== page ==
For companies looking to pick-and-choose what services they want, SAP’s on-demand service is an option. The solution, called EHS Regulatory Documentation (ERD), connects through SAP interfaces directly to a company’s on-site EHS product safety environment. The system, which launches this fall, is cloud-based. Any company can use it by making a request at any given time.
“Think of ERD as an extension of your current business processes,” said Tony Patalocchi, director of on-premise delivery at SAP. A company is still, for instance, performing product development, determining what substances it uses and what its products contain, but instead of “tracking regulations, keeping current with them, classifying and reclassifying your substances and products and authoring your safety data sheets, ERD does that,” he said.
Shelly Livermore, C.P.M. of product safety and regulatory compliance at Dow Corning, said during the webcast that her company faces the challenge of producing over 100,000 data sheets annually for around 14,000 products in 30 different languages. Dow Corning, a leader in silicone-based technology, has chosen SAP’s ERD to help put a process in place that can handle all this data.
Livermore said key considerations for companies as they prepare for OSHA’s new standards include strong project and business leadership, allowing time to ensure the data format allows maximum automation, data mapping and minimizing customization.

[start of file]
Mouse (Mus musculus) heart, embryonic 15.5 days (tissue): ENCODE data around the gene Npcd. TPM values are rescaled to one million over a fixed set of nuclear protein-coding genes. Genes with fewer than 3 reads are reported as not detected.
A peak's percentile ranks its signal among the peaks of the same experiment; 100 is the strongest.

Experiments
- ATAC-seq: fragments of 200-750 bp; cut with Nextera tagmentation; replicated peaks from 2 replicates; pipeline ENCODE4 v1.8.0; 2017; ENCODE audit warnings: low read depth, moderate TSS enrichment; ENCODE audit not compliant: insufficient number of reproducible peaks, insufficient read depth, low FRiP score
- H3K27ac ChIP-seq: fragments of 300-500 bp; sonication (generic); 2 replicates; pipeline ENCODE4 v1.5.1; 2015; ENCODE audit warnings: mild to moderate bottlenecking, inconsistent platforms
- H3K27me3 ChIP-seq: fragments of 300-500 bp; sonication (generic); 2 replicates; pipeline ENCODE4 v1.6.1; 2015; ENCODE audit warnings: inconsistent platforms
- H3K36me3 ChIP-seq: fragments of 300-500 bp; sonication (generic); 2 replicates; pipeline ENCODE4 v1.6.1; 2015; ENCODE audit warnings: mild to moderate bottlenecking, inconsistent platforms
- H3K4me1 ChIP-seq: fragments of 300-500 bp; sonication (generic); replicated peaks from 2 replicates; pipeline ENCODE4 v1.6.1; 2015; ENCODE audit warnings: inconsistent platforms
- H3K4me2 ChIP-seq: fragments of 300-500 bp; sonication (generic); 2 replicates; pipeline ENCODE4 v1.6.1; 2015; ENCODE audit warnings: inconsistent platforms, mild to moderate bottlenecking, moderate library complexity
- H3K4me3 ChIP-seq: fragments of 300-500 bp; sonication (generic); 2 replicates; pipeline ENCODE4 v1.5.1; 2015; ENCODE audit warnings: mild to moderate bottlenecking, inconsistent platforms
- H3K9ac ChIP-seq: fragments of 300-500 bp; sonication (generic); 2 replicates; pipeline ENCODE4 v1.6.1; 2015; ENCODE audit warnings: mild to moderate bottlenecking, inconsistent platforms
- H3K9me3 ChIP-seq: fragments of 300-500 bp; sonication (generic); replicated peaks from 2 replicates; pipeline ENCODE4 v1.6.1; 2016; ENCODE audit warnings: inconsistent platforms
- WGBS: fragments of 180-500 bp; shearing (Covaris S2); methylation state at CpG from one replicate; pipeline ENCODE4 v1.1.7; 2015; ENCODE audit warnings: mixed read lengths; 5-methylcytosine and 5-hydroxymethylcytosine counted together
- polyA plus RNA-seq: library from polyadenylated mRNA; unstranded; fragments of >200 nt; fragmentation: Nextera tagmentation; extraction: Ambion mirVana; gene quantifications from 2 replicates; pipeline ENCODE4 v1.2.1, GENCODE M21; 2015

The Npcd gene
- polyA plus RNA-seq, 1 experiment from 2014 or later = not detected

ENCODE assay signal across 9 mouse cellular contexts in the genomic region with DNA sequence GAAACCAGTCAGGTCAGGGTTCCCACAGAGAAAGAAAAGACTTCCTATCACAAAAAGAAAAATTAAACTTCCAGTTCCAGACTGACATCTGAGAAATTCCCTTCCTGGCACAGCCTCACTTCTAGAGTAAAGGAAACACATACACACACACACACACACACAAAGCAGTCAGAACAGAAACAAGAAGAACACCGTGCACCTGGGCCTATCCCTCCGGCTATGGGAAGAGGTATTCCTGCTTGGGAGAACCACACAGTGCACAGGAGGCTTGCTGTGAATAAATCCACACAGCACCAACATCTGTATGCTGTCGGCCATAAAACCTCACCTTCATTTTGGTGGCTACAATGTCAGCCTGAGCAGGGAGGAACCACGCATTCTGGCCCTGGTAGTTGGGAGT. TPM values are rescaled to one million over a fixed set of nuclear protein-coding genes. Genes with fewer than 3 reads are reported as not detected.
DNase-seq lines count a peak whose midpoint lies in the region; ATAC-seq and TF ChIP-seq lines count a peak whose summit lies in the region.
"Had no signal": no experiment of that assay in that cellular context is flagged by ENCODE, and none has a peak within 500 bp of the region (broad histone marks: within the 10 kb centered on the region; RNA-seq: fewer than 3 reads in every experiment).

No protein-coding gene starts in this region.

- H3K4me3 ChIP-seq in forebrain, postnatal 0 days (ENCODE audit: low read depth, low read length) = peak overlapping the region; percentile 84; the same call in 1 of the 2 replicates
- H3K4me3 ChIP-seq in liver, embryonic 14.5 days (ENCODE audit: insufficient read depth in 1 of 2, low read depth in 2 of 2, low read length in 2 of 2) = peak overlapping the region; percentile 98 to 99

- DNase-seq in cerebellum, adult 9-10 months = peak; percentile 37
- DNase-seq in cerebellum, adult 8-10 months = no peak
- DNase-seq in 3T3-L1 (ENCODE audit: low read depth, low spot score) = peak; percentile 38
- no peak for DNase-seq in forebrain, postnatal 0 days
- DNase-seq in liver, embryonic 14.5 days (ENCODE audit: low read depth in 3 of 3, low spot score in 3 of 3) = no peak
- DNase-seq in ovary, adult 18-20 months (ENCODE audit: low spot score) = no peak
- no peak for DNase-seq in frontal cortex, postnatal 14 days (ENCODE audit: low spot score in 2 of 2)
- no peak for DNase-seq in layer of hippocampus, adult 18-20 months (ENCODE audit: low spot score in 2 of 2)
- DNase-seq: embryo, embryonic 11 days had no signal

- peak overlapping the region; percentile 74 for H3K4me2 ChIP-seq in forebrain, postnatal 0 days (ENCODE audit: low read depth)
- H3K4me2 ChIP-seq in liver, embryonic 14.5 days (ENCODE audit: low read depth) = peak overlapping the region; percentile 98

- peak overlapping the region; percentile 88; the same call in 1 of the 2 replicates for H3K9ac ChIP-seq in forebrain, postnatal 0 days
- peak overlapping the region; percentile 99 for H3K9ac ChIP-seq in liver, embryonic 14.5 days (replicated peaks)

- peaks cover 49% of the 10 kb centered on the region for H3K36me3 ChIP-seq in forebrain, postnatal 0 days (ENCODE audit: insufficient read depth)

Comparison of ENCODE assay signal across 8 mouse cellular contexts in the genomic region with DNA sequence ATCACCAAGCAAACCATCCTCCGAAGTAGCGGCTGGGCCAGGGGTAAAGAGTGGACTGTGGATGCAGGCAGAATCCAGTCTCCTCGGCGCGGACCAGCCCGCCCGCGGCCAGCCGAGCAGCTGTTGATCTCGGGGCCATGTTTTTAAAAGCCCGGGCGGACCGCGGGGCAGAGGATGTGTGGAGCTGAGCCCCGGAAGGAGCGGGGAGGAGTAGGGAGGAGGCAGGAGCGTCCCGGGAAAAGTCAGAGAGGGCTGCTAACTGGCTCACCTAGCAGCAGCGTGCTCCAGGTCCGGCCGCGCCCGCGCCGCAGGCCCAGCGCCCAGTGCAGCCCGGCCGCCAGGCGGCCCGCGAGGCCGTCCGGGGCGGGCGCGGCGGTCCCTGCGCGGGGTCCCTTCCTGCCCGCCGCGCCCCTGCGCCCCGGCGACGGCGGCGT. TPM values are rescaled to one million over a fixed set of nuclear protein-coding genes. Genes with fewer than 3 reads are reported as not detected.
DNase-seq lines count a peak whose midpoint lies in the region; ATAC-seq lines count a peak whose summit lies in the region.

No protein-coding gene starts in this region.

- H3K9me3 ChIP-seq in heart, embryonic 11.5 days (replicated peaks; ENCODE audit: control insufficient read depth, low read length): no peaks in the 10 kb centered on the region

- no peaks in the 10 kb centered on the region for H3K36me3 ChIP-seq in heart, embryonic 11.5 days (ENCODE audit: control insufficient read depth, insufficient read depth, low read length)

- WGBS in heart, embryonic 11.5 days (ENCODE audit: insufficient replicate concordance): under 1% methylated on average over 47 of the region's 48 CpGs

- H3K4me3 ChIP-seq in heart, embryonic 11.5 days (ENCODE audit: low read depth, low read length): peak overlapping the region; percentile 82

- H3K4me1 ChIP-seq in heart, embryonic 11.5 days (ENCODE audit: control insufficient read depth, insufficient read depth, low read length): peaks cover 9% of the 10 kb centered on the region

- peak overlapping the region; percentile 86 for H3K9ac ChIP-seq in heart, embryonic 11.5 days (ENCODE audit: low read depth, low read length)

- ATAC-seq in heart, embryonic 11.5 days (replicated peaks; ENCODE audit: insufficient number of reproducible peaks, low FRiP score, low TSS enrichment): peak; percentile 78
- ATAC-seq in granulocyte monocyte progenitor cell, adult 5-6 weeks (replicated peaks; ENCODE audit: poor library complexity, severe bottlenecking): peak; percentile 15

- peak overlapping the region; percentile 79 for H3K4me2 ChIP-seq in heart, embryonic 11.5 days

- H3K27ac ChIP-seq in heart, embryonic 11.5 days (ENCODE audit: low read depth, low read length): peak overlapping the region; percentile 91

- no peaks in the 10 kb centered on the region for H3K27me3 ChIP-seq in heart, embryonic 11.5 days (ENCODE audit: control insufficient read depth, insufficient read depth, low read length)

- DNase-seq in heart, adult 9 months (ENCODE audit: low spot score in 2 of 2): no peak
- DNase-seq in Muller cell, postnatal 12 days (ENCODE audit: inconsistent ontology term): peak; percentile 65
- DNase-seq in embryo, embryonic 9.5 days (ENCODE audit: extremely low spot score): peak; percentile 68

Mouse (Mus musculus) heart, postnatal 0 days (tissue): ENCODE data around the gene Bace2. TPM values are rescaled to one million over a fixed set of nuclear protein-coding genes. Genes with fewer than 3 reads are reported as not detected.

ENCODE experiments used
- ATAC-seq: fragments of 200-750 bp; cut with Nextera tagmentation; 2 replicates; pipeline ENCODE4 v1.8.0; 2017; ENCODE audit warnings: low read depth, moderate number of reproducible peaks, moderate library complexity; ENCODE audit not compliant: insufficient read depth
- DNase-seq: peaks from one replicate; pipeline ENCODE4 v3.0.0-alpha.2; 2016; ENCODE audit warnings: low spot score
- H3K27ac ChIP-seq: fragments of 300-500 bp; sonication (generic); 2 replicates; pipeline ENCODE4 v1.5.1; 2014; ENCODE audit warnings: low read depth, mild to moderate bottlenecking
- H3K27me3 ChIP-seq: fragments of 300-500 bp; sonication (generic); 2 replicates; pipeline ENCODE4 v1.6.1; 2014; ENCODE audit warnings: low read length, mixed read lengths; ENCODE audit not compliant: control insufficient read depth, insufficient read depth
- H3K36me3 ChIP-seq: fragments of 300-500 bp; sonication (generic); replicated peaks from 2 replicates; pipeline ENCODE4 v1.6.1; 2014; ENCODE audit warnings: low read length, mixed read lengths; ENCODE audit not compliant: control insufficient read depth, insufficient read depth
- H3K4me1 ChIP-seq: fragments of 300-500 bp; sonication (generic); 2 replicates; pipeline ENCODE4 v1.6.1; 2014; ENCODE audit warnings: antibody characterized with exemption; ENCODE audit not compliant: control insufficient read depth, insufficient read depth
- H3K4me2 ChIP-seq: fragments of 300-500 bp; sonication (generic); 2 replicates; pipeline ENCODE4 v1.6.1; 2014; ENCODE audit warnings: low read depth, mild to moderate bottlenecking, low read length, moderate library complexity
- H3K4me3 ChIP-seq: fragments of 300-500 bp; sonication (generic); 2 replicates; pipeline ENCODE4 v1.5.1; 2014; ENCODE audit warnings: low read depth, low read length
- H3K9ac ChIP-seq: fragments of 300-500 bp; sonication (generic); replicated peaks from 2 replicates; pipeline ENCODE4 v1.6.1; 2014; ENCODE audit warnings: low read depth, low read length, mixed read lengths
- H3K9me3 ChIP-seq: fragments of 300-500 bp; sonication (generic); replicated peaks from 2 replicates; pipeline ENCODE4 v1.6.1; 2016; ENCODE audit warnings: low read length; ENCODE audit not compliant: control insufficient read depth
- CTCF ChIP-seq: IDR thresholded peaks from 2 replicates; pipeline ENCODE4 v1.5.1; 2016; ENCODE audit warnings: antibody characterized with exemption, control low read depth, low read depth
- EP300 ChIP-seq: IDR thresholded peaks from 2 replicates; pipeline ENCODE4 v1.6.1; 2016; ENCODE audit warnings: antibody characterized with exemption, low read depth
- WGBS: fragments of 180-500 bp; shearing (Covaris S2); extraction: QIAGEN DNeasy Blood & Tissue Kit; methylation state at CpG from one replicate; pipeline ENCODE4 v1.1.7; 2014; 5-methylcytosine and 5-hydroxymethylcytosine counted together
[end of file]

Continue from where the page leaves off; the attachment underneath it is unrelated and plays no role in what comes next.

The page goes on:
It would take Dow Corning five years to adapt to the new regulations, said Livermore, but the SAP solution is expected to vastly reduce that time.
Smaller businesses can benefit from the SAP solutions too. The subscription is especially well-suited to smaller companies – it’s available with flexible licensing.
“It’s not a one-size-fits-all pricing,” said Patalocchi. “There’s no penalty to be smaller or bigger for either solution.”
Patalocchi said companies needn’t worry about security when using the cloud-based solution. SAP takes the matter of security seriously, he said. The company’s main data center in Germany is regularly audited and is open to customer visits.
“We understand it’s important, we have a very detailed security story,” he said. “We think we can address it and feel very confident about the security nature in the cloud.”
Companies have until June 1, 2015 to comply with the new OSHA regulations. During the transition period between now and then, companies can choose to comply with the existing OSHA regulations or adopt the new one.
“This means manufacturers may start to see new formatted safety data sheets and labels very early in the transition period,” said John Davies, a VP and senior analyst at GreenBiz.
Davies said manufacturers may also find themselves under pressure from customers to adopt the new label formats and safety sheets sooner than what they might have planned.
“This is something to definitely keep an eye on,” he said.
Some tips companies can follow to comply with the new standards are:
- Train their workers by Dec. 1, 2013 to familiarize them with the new label elements and safety sheet format.
- Collect and generate more data than what they currently have in order to reclassify their substances and products.
- Update their safety label sheets and formats, which will likely be a partnership activity between a company’s product steward and IT organization.
Davies cautioned webcast participants that for companies with large product portfolios, reclassifying their substances and products could be a very large effort, especially without automated capabilities to streamline the process.